Local ‘March For Our Lives’ to move forward with Curtis Hixon rally

STEVEN SENNE | The Associated Press David Hogg, center, a survivor of the school shooting at Marjory Stoneman Douglas High School, in Parkland, Florida, addresses a rally in front of the headquarters of gun manufacturer Smith & Wesson on Aug. 26 in Springfield, Mass. \uFEFFHogg will speak at the \u201CBands and Ballots\u201D concert Saturday (Sept 15) from 5 to 9 p.m. at the Curtis Hixon Waterfront Park.\uFEFF
Published September 7, 2018
Updated September 9, 2018

On a day many celebrate with love, the families of 17 students mourned the loss of their loved ones when a gunman opened fire at Marjory Stoneman Douglas High School in Parkland, Florida.

The news stunned and outraged many across the nation, particularly students, who demanded stricter gun laws from local political candidates and lawmakers through vigils, protests and a nationwide demonstration March for Our Lives.

The national march originated in Washington, D.C., and students from several other cities organized sibling events including former Plant High School students Brooke Shapiro and Macie Lavender, who led a successful event in Tampa that drew nearly 15,000 people.

Within two days of marching, those same students immediately took action and sat with U.S. Rep. Kathy Castor and U.S. Sen. Bill Nelson along with five members of the Hillsborough County School Board and superintendent Jeff Eakins to ask them questions, determine their next moves and present their campaign against gun violence as a nonpartisan issue.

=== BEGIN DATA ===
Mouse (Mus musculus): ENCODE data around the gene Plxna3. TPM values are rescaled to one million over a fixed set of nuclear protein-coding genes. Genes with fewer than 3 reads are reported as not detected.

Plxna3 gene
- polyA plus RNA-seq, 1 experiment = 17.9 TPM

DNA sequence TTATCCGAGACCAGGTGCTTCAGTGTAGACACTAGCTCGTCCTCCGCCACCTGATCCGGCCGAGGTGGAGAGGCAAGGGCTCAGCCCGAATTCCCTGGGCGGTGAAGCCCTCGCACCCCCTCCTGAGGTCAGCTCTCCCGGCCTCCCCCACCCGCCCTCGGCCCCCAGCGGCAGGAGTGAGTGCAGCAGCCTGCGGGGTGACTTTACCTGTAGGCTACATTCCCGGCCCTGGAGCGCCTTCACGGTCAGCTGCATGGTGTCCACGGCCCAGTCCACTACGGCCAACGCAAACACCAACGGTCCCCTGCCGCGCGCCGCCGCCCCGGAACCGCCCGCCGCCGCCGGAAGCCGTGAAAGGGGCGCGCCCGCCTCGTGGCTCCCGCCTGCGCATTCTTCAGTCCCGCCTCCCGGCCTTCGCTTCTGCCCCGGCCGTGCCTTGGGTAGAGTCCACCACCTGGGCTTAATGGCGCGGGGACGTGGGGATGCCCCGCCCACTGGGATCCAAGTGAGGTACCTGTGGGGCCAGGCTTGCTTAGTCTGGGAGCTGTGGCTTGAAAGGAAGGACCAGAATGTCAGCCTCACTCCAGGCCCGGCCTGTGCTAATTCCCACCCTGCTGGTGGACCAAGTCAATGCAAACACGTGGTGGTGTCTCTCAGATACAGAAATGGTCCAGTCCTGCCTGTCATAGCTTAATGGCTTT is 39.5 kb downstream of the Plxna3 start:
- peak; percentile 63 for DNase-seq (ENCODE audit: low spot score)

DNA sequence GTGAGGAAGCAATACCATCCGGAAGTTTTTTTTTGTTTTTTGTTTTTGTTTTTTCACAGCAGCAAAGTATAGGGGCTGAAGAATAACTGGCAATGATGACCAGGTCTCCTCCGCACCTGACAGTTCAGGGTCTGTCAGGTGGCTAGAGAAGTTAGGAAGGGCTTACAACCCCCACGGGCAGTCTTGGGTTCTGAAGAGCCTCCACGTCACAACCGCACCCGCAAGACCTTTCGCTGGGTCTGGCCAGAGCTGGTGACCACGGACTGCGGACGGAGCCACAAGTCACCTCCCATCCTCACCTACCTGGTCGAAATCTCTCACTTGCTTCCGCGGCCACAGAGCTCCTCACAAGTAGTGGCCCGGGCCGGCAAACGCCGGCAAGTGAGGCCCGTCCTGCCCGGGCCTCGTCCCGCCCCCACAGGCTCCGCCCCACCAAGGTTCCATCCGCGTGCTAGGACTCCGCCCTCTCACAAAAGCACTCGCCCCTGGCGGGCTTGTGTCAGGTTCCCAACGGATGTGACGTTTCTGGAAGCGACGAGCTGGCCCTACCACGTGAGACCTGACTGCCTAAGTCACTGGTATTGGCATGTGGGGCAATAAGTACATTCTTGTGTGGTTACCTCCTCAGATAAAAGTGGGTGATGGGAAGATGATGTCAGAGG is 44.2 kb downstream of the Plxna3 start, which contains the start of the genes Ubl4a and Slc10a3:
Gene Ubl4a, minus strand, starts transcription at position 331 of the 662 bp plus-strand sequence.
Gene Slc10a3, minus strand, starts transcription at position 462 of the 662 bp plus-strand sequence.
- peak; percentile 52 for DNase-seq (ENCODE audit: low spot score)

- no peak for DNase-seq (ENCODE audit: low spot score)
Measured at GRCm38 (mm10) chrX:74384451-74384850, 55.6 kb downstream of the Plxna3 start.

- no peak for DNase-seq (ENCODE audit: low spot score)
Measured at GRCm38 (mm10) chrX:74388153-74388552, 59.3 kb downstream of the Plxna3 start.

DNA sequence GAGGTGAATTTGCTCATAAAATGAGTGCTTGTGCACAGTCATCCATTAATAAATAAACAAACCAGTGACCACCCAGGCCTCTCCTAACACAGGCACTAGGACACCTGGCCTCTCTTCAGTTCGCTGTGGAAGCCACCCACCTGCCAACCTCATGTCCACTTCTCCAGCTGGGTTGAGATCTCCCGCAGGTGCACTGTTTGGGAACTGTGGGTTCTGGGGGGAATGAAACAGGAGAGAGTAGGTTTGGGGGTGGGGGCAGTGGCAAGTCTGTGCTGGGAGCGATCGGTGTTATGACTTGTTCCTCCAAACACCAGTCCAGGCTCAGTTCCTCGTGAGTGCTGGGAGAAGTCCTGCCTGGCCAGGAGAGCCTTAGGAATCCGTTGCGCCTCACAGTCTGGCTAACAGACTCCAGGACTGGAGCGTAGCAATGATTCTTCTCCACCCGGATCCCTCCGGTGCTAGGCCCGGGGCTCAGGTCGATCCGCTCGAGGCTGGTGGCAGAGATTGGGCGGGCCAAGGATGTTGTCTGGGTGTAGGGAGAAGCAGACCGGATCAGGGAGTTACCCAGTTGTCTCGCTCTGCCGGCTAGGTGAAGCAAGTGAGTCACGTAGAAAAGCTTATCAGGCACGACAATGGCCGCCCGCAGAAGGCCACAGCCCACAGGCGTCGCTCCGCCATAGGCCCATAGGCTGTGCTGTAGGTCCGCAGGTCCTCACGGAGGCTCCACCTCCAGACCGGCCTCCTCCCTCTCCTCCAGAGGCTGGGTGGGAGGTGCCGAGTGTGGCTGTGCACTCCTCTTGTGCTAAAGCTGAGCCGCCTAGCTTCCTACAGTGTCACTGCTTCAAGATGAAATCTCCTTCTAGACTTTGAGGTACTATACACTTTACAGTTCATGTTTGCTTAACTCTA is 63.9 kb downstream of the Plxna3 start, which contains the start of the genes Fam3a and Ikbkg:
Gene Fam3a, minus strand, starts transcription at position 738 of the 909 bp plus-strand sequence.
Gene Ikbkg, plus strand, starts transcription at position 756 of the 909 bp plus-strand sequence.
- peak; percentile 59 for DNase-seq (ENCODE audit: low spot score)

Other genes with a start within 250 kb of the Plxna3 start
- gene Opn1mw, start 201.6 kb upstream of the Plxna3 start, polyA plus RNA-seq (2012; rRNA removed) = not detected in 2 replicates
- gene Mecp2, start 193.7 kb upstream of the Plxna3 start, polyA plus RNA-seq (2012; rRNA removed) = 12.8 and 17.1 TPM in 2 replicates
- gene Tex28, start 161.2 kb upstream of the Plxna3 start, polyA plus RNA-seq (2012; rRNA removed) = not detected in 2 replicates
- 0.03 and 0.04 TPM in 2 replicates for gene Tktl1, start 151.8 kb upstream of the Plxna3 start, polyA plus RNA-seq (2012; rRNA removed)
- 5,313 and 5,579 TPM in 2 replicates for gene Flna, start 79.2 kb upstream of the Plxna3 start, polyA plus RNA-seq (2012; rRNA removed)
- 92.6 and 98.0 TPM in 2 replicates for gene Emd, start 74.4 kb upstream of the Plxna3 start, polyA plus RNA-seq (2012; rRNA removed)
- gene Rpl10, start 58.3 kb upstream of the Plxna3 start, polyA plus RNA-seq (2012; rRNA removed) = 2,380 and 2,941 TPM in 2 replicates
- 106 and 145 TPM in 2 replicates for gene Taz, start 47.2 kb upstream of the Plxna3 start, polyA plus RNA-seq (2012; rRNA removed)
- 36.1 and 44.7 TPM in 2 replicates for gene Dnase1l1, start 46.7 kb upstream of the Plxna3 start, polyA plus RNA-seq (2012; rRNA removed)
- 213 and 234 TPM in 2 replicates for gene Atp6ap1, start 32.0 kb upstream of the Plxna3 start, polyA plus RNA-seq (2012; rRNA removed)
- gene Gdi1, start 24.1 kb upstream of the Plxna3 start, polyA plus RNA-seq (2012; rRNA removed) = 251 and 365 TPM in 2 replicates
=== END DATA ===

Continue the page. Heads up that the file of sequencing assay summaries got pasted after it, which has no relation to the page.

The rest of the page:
The movement’s work continues Saturday (Sept. 15) as March for Our Lives Tampa holds a free concert, "Bands and Ballots," to raise gun violence awareness from 5-9 p.m. at the Curtis Hixon Waterfront Park.

Macy McClintock, a Robinson High senior and one of the organizers of the event, says at March of Our Lives they continue to see members in the community perceive gun violence as a partisan issue.

"Gun violence is not a matter of political preference; anyone can be affected by gun violence," she said.

"We want to remind the community that no matter what side of the ballot you stand on, you can support gun reform measures that will make our community safer. We believe the best way to bring the community together is through music."

The event will emphasize the need to vote. The nonprofit Headcount will attend to register voters and political candidates from both sides will attend to converse with attendees as well.

Natalie Hernandez, a contestant from Season 3 of NBC’s The Voice and Tomorrow’s News, will perform along with local bands from members of Tampa high schools.


In addition, surviving students and alumni from Marjory Stoneman Douglas including Brendan Duff, Sofie Whitney, David Hogg and Emma Gonzalez will speak. The event also will include gun violence survivors such as Khary Penebaker from Everytown for Gun Safety, who lost his mother to suicide and Myara Alvear, who lost her daughter Amanda in the Orlando Pulse nightclub.

Hogg continues to spark conversation in the news and online for his strong anti-NRA views, activism against gun control, and his recent claim on Twitter about the AR-15 class of guns: "You’re not defending yourself... you’re hunting." His tweet went viral in response to a video of an exchange between California Democrat Senator Dianne Feinstein and Brett Kavanaugh.

Local members from Moms Demand Action for Gun Sense, who previously supported March for Our Lives earlier this year, also will help with coordination.


"This event is all about the young people; they planned and organized everything," said Erin Wiley, co-leader for Tampa’s Moms Demand Action for Gun Sense in America. "We’re all about getting out the vote and electing Gun Sense candidates to help create a safer Florida."

For more information contact Macy McClintock at

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